FORT WAYNE, Ind. (WFFT) — As it turns colder (again), the potential for frost creeps back into the picture.
Sometimes frost can form on a car but there isn’t any on the ground and sometimes the opposite happens where frost is on the ground but not on your car.
But, why is that?
Where frost develops depends on the objects temperatures and/or humidity(moisture) level.
Frost can form when the air temperature is below 32 degrees and the ground temperature is freezing.
The temperature that you see on TV or on your phone is actually measured a few feet above the ground and the coldest air is sitting at the surface.
Cold air is more dense which is why it is typically found on the ground or on grassy surfaces.
If the surface temperature is sitting at 32 degrees, frost can still form if the air temperature is 34 degrees.
Another factor is that grass holds moisture which can help frost form.
Freedom Park. You can see frost on the grass. It’s chilly out here.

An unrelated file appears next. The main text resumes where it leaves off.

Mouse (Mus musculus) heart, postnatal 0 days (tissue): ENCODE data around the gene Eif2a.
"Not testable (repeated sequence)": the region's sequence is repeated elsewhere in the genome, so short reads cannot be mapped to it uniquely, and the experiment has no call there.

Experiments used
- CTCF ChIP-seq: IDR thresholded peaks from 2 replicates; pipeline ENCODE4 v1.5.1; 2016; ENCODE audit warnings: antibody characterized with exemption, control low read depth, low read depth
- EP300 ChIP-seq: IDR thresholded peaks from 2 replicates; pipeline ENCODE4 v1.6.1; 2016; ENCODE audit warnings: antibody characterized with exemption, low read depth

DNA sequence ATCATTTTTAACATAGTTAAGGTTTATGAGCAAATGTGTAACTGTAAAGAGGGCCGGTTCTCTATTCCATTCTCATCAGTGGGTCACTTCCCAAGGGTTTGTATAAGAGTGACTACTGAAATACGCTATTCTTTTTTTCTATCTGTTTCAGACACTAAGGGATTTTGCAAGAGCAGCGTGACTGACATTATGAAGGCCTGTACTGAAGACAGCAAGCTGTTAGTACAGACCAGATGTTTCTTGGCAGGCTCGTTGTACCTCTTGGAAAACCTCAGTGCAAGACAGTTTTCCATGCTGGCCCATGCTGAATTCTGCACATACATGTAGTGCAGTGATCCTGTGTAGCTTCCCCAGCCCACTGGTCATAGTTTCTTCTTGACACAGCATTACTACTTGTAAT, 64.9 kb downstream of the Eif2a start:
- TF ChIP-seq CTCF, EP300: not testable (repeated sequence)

— Blaine Tolison (@BTolisonWSOC9) January 15, 2021
The burning question might be, but why is there frost on my car and not the grass.
Materials such as metal and glass actually cool down more efficiently than other materials.
For instance, if your car is outside during the day, it’ll heat up under the sun along with the ground.
Once the sun goes down, the car is made of materials that release heat more quickly.
So the windshield and metal could drop to 32 degrees or colder faster than the ground and air around it.
— Matt Taylor (@MetMattTaylor) January 22, 2021
This is why you may see frost on the windshield and nothing on the ground if the air temperature is above freezing.
So why doesn’t frost form on the road or sidewalks?
That also boils down to the fact that concrete holds heat better due to the material it is made of and it cannot hold moisture.